WILL Americans buy a car from the same company that sells them television sets and microwave ovens?
The answer seems to be yes - and could be triggering a retail revolution in the auto industry. When thousands of the nation's automobile dealers gather in Las Vegas, Nev., next week for their annual convention, they'll have plenty to talk about.
With motor-vehicle prices at an all-time high, affordability has become a critical concern for carmakers and customers alike. And motorists are looking for ways to make the buying process easier and less intimidating.
''The way we sell cars is going to change [substantially] in the next five years,'' warns Yale Gieszl, Toyota Motor Company's top American executive.
These changes may affect not only how you buy your next car, but where you buy it. And in the process, it could mean a sizable shake-out among the nation's auto dealers.
The process has already begun, though the biggest changes are taking place on the used-car side of the business. That's probably not surprising when you consider that Americans bought at least 30 million used cars and trucks last year, more than double the number of new vehicles sold in the United States. Estimates vary, but that business is worth somewhere between $200 billion and $300 billion a year.
Still, buying a used car is a harrowing ordeal for many people.
Circuit City, the massive appliance and electronics retailer based in Richmond, Va., wants to change that. Last year, the company opened four CarMax ''superstores'' in the Southeast.
''When you drive up, you'll see an attractive, modern facility with 400 to 500 vehicles displayed out front in a logical, easy to access fashion,'' says W. Austin Ligon, senior vice president of CarMax. The operation focuses on ''lower prices and no haggling to get those prices in a friendlier shopping environment like you have in other areas of retailing.''
CarMax customers can check what is in stock by signing on to one of the touch-screen computers scattered around the showroom. Buyers get five-day, money-back guarantees and longer warranties than those typically offered on used vehicles.
Even as Circuit City prepares to begin the nationwide roll-out of CarMax, the concept already is being cloned. H. Wayne Huizenga, founder of the Blockbuster video store chain, is ready to launch his own used-car superstore system. Before the end of the year, there should be at least 10 Driver's Mart showrooms scattered across the country.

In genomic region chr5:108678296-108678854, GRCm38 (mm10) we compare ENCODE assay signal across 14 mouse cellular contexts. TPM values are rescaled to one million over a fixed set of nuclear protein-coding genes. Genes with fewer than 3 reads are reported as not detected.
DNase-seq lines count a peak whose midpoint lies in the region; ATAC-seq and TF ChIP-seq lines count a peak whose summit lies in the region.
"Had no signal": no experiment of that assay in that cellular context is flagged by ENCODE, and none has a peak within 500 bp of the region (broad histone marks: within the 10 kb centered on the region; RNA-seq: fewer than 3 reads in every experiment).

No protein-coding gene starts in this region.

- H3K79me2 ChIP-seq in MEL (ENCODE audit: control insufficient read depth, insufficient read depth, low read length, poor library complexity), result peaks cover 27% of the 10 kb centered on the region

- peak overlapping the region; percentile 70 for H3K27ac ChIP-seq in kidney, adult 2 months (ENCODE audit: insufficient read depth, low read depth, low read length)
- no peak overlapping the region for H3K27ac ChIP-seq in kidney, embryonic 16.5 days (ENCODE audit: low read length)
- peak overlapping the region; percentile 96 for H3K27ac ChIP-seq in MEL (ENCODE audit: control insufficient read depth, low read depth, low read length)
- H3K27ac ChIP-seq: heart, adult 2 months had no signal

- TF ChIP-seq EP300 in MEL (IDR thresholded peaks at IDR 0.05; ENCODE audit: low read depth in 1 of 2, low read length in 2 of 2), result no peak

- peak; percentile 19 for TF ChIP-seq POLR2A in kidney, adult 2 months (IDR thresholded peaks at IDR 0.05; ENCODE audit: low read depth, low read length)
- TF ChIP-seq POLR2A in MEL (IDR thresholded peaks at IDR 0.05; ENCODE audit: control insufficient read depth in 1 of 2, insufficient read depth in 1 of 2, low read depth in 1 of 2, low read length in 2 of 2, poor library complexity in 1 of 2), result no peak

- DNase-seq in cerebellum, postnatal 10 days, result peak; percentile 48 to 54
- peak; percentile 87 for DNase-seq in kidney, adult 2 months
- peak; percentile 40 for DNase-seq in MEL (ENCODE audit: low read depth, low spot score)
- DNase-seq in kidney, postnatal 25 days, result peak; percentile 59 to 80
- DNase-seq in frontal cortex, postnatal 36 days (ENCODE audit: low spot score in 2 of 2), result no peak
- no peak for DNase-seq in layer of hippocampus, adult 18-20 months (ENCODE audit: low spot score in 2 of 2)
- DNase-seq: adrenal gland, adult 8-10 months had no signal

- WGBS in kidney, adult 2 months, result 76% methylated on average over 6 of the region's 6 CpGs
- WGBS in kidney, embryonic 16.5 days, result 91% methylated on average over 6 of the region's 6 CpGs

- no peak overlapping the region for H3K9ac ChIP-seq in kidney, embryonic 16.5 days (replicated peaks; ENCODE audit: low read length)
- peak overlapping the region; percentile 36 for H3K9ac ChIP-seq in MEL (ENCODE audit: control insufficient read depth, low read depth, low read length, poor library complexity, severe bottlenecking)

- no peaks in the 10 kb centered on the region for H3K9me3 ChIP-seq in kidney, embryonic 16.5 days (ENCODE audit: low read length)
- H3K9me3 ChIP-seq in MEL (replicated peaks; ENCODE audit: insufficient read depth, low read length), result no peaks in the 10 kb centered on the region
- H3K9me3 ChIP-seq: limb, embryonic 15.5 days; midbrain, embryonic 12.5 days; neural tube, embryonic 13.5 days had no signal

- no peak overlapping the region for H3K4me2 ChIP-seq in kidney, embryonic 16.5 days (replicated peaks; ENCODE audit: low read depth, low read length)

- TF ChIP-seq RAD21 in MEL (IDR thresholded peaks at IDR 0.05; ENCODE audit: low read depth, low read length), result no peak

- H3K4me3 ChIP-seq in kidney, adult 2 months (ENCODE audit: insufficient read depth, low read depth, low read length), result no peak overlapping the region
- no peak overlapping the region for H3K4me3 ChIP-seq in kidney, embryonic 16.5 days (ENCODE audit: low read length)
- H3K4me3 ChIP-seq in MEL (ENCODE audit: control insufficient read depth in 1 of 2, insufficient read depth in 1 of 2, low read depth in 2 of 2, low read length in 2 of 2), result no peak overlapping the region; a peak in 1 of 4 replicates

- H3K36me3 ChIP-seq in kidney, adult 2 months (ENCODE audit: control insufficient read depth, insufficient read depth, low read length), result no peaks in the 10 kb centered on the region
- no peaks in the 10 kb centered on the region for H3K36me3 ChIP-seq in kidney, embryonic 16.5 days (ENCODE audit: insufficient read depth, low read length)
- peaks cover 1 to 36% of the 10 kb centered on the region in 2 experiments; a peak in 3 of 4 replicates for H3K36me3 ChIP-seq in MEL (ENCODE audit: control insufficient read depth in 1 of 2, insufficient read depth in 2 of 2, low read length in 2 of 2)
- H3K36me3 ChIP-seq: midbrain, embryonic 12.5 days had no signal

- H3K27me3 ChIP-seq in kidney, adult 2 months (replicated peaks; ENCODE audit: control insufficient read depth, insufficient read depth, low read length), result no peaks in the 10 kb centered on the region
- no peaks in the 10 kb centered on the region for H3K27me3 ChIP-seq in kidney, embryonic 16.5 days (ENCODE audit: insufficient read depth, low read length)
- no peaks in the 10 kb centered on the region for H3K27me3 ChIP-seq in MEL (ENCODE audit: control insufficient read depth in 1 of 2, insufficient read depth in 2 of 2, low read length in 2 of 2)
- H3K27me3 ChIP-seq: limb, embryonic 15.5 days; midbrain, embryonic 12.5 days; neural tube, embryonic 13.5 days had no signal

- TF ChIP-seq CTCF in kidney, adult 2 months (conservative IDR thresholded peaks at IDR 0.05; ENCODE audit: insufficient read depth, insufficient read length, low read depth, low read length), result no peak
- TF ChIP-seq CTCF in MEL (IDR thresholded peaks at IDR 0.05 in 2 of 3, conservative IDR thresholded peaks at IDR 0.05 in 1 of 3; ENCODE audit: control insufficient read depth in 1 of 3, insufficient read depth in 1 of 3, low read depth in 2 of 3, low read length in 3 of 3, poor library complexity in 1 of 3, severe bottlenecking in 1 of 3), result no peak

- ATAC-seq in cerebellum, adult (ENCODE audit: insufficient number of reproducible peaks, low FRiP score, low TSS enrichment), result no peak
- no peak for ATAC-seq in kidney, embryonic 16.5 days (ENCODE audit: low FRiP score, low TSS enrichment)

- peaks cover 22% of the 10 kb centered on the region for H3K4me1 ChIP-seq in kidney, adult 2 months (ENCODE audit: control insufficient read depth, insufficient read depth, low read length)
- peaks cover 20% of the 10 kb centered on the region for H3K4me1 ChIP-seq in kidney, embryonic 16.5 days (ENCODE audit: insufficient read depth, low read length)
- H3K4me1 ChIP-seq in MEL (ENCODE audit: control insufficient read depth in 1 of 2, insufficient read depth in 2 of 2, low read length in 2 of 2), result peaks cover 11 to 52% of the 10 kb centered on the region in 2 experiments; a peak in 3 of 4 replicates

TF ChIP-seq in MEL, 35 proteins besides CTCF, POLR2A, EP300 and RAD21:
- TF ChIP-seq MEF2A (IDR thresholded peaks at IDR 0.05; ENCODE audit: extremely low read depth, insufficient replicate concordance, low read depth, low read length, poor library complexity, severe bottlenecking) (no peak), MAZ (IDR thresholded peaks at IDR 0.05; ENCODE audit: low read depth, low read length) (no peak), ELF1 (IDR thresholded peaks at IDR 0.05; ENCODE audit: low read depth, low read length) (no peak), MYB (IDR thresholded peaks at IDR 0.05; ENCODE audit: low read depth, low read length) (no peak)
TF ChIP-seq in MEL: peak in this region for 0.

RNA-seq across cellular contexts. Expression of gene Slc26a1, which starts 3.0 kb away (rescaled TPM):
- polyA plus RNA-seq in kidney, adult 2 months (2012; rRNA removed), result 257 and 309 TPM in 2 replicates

The Grand Rapids, Mich., company eventually plans to set up 100 used-car superstores, each with up to 650 cars in stock at any moment. Like CarMax, Driver's Mart promises to deliver low prices and a no-hassle sales environment. It also plans to offer a money-back guarantee. And Driver's Mart is considering a plan in which buyers would be able to swap among several different vehicles. They might choose a sport-utility vehicle in the winter, then exchange it for a convertible during the summer.
''We want to improve a process customers don't like,'' explains Don Flow, president and chief operating officer of Driver's Mart.
For the moment, the superstores are focusing on used cars. That's primarily the result of strict state franchising laws that limit the number of new-car dealers. And auto manufacturers have had a long-standing policy against issuing new franchises to corporate dealerships. But that could change. Late last year, Chrysler Corp. agreed to allow CarMax to sell some of its new cars at a superstore in Norcross, Ga.
Chrysler president Bob Lutz calls it a ''wake-up call'' for staid new car dealers who've resisted new ways to make the retail system more efficient and customer friendly. For the moment, neither Chrysler nor CarMax plans to add additional new-car franchises, but insiders say it may be just a matter of time.
''This is a development we have to watch very carefully,'' says Alex Trotman, chairman of Ford Motor Company. ''We have to see if they can satisfy customers as well as traditional franchises.''
Even if the superstores continue to focus on used cars, there's reason for dealers to be worried about the future. In today's hotly competitive market, at least half the nation's dealerships are running in the red. And those that are making money are earning it primarily on their used-car operations. If the superstores drive down prices - and margins - even more dealers will sink into the red, cautions J. D. Power, a California car-research expert.
The traditional new and used-car dealer is ''an endangered species,'' he warns. More than a thousand a year, on average, have closed their showroom doors over the last decade.
But Toyota's Mr. Gieszl says many traditional dealers will survive by adopting practices used by the superstores.